Jesse walked through the exit, and late afternoon sunlight spilled onto his face- he tipped back his head slightly, allowing himself to slow down and bask in the relaxing warmth for a few seconds. Then, steeling himself, he began his walk home.

District 8 was a fairly small place, but had a lot of residents pushed into a single area- and when District 8 couldn't build out, it built up. Huge, imposing concrete buildings, stark grey and crumbling, dominated the district's skyline; anyone who could afford housing would attempt to get rent for an apartment at one of the Peacekeeper-run buildings. Those who were mutilated by machinery, or unable to find work, would sit in the cold and rain, scavenging desperately for scraps of food. There was little to be found; District 8's citizens ate anything they could find, and were careful not to waste anything. The poor sat or lay against the buildings, crying out plaintively for food. They skittered away as Jesse and the workers approached; the more sadistic cotton mill workers would often kick out at the poor. Jesse just kept his head down and walked in the shadow of the concrete buildings.

Last year, one of the taller buildings had collapsed- Jesse reckoned from a mixture of poor quality building and neglect. But because it coincided with the Hunger Games, the Peacekeepers had taken a different view. All survivors of the collapse, former residents of the building, were rounded up and shot for terrorism against the Capitol. Jesse's friend had been in that building.

After half an hour of walking, most of the workers had dispersed to their buildings already, leaving Jesse to walk alone in the cool early evening air. Jesse picked up the pace a little- curfew was about to start, and he despised when he had to end up running for the entrance.

The sun was halfway set when Jesse dragged open the splintered plywood door and pulled himself into the hallway. A klaxon sounded behind him- the signal of curfew. Anyone found after-hours would be shot. Of course, many workers were still travelling when the klaxon sounded- it was a daily match with death for them. Jesse was on the fringe of that, every day. After a while, you got used to the threat of guns plaguing your journey home.

The hallway to the stairs was dark and depressing- only the odd gang member ever frequented the place, and only then to fight. Bloodstains covered the floor- some of them had been there a lifetime, some looked like they had been spilled this morning. Jesse's threadbare shoes stuck slightly against the floorboards as he walked to the staircase.

All of the buildings in District 8 were in various stages of disrepair, and Jesse's home was no exception. Half of the rickety wooden staircase to his apartment had collapsed a few years ago- woodworm, a few of the older residents had called it. Jesse stopped by the beginnings of the staircase. Beyond the first few steps, the stairs were caved in, little more than sawdust.

Jesse hopped up to the first step- it creaked slightly but took his weight. He stretched up, grabbing hold of a slight defect in the walls; an indent, barely there at all. His fingers found purchase on the slight depression, and, placing a foot onto the scuffed wall, he pulled himself up, resting his weight on his fingertips. The second he felt himself begin to slip, Jesse had already moved- hand to another indentation, foot kicked out into the wall for a temporary hold. By this point, he was positioned above the broken stairs, about four metres in the air. Jesse grinned to himself. He was getting good at this.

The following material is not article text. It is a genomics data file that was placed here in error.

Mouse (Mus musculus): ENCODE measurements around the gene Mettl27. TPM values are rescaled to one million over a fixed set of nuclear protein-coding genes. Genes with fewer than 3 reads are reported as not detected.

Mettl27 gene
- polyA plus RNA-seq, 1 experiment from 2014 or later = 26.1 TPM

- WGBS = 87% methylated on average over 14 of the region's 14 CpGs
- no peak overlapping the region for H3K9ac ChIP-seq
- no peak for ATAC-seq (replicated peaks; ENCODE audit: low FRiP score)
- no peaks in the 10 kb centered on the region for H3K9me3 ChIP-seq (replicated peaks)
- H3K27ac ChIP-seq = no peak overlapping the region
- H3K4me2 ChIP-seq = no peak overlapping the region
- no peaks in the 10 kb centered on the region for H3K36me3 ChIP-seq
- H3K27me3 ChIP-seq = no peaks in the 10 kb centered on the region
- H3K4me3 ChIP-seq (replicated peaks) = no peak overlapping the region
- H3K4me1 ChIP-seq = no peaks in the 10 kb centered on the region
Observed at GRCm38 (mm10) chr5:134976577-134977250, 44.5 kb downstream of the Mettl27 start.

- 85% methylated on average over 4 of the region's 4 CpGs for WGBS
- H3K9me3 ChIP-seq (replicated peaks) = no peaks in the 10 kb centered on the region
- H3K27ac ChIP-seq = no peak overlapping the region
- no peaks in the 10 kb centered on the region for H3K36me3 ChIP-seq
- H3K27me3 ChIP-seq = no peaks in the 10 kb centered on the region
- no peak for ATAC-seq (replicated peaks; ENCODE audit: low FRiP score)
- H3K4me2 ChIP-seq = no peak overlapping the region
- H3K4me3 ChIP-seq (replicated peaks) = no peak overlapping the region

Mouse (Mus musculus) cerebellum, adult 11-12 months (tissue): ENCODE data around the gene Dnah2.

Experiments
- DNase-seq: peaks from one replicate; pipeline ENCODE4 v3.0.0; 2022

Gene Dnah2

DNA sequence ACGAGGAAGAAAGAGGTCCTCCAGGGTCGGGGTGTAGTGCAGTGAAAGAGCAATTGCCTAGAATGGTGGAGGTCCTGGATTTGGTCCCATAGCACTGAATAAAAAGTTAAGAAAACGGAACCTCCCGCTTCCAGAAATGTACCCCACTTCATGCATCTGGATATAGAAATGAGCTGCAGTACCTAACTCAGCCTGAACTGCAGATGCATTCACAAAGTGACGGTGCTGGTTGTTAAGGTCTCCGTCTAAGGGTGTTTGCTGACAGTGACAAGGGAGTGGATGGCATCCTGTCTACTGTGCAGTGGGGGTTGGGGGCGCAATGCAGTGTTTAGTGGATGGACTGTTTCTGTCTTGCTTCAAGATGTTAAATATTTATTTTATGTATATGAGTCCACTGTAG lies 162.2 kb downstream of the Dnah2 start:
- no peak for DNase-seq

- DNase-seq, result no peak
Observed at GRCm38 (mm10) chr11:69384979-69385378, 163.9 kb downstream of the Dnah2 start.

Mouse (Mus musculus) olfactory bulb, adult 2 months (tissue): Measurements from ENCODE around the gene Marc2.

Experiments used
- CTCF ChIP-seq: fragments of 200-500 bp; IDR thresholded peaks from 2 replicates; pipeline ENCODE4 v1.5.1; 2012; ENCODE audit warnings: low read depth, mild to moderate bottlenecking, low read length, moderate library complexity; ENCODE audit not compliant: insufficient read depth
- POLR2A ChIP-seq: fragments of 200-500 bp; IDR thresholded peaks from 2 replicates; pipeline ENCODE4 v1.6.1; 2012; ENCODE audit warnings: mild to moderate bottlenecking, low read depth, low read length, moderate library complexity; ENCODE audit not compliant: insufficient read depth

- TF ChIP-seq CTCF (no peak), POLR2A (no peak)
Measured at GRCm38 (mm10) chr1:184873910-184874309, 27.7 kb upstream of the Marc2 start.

He continued swinging from hold to hold, wheeling his legs against the wall to push himself upwards and to the side. After a minute of this, he landed heavily against the floorboards of the first floor. He leant against a doorframe for a quick breath- climbing the sheer walls of the staircases was tiring. But he had four more floors to climb, so he dragged himself over to the broken and splintered staircase, and swung himself up onto a handhold. A girl from the first floor, a year younger than him if he remembered rightly, glanced out from her apartment and smiled sheepishly at him as he began his ascent- throwing climbing safety to the wind for a second, he removed one hand from a handhold to smile rakishly and wave at her. She giggled and waved back. Jesse wondered if a late-night call to her place would be a good idea tonight- she was pretty good looking, and he was pretty sure he could get a meal off her. Giving her a final wink, Jesse returned his attention to climbing.

He continued on, climbing up to the fourth floor before needing to stop for another breath. Immediately he regretted it- a gang was out on the corridors. Jesse ducked back, hiding by the lip of the broken staircase. He positioned one foot back on the wall, ready for a swift escape if necessary- then peeked around the corner.

The gang members were one of the less violent in Jesse's building, to his relief. On top of that, half of them were on whatever stash of morphling they had stolen this time. His hand fell away from the knife stashed in the lining of his shirt, and he instead began walking casually across the hallway, slowly to avoid notice from the gang- on morphling and less violent as they were, Jesse never let his guard down around gangs. His hand still brushed against his hidden knife every few seconds.

Jesse climbed the final floor, knife bumping against his hip where it was hidden. It was only a small switchblade, easily concealed, but Jesse knew how to use it- with the amount of gang members around, that was non-optional.